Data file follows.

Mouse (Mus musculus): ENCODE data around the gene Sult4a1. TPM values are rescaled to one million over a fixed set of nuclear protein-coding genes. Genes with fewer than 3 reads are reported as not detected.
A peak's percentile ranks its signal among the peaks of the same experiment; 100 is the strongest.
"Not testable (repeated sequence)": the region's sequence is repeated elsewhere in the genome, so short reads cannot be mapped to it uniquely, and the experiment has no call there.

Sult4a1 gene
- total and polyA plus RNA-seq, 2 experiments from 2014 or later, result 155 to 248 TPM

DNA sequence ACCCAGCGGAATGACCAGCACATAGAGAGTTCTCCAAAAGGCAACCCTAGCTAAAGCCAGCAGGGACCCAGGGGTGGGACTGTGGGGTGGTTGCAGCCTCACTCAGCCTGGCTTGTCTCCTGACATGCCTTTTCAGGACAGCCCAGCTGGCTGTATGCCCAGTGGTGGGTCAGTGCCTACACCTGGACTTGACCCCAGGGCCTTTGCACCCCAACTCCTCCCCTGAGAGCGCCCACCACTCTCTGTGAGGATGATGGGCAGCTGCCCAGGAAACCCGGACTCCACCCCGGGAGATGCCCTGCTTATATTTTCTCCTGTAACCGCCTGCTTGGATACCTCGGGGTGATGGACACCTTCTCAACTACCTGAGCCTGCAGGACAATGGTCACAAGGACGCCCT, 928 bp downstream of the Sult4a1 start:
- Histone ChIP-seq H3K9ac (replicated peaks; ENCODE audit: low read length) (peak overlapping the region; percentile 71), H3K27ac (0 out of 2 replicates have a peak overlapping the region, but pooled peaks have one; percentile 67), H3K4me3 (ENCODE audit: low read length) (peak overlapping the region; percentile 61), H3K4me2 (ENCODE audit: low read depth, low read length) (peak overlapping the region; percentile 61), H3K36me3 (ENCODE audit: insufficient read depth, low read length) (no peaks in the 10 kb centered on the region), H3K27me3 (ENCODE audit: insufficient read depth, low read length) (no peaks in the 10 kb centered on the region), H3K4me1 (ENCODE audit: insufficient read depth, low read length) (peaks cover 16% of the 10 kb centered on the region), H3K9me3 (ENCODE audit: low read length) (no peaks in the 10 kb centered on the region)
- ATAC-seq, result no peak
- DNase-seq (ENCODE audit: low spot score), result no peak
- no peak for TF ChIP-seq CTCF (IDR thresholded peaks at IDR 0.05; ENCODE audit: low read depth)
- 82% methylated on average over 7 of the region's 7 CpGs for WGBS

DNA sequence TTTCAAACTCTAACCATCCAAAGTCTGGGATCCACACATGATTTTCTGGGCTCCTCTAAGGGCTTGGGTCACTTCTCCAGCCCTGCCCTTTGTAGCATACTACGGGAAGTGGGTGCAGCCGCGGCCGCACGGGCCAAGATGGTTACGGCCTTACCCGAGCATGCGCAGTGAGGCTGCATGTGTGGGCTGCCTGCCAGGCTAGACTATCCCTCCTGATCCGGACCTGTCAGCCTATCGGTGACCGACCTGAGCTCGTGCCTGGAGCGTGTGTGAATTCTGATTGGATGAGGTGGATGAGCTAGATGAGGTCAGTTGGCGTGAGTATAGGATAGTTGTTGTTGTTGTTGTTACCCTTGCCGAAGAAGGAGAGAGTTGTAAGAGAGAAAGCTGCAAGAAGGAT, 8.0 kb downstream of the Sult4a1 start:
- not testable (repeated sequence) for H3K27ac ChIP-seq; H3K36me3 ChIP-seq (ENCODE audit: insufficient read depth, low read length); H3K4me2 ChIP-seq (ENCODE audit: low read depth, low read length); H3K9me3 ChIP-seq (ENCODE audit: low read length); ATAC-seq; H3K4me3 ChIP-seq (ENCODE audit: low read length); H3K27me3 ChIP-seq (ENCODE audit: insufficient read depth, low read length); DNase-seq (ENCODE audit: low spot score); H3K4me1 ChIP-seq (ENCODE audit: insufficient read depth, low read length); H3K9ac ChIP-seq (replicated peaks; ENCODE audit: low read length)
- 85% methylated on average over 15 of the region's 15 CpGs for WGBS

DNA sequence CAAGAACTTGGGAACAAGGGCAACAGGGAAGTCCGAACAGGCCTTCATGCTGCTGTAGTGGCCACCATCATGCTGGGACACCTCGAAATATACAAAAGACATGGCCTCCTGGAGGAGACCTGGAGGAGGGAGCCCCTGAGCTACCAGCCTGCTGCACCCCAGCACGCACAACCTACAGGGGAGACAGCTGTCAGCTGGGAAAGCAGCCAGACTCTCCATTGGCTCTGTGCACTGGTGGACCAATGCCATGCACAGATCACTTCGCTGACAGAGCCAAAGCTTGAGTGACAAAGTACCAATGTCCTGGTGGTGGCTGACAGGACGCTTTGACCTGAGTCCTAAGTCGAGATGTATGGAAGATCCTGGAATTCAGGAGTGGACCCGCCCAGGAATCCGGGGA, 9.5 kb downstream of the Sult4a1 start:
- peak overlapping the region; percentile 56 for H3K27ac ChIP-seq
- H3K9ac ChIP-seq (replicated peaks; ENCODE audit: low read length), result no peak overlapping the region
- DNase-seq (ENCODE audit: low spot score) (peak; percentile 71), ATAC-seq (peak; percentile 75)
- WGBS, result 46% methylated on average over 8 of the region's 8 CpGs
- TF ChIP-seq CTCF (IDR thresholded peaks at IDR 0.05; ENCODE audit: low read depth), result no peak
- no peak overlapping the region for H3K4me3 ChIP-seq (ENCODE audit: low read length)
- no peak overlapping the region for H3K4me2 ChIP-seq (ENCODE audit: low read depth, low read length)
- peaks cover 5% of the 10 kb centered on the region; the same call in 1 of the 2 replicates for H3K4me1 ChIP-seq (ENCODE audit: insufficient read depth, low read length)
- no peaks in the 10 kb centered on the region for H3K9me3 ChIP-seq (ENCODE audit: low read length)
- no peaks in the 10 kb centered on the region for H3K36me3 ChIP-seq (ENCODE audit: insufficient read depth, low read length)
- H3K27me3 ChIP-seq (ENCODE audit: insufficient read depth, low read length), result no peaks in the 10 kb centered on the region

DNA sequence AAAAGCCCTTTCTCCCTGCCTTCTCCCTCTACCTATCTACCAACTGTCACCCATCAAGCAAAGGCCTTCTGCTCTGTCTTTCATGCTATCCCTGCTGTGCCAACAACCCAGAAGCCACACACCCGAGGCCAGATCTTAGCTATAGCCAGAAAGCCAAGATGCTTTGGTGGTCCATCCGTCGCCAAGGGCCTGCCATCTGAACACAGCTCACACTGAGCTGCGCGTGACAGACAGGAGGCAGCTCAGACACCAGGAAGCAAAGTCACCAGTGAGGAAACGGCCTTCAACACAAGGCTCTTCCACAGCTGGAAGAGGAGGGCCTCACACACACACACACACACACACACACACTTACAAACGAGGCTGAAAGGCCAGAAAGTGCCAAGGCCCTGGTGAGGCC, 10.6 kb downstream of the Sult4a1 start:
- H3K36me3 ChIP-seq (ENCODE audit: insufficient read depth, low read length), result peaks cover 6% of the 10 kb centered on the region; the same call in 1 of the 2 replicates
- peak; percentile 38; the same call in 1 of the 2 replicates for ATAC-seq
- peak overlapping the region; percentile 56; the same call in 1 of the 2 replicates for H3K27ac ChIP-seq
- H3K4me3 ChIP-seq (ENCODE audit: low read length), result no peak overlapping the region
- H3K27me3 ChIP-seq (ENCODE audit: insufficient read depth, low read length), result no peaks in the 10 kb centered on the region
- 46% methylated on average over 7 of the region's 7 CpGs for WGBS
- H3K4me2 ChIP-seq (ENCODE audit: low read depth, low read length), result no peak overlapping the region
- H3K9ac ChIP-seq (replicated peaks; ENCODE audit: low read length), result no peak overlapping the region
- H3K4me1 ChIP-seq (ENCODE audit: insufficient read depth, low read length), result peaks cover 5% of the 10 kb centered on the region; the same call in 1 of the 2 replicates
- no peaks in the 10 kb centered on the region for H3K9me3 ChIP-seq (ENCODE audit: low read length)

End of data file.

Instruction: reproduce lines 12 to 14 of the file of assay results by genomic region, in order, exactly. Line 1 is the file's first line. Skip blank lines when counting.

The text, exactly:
DNA sequence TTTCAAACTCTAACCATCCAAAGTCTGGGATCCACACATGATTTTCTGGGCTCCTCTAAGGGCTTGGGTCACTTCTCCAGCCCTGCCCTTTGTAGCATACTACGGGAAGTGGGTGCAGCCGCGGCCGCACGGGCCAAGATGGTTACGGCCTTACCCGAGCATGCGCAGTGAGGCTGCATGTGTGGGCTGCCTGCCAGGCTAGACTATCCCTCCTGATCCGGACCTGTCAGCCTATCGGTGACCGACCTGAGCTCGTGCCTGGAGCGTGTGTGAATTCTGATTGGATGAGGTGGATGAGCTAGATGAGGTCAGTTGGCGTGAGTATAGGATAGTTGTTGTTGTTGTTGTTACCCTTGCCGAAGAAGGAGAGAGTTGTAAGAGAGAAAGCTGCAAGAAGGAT, 8.0 kb downstream of the Sult4a1 start:
- not testable (repeated sequence) for H3K27ac ChIP-seq; H3K36me3 ChIP-seq (ENCODE audit: insufficient read depth, low read length); H3K4me2 ChIP-seq (ENCODE audit: low read depth, low read length); H3K9me3 ChIP-seq (ENCODE audit: low read length); ATAC-seq; H3K4me3 ChIP-seq (ENCODE audit: low read length); H3K27me3 ChIP-seq (ENCODE audit: insufficient read depth, low read length); DNase-seq (ENCODE audit: low spot score); H3K4me1 ChIP-seq (ENCODE audit: insufficient read depth, low read length); H3K9ac ChIP-seq (replicated peaks; ENCODE audit: low read length)
- 85% methylated on average over 15 of the region's 15 CpGs for WGBS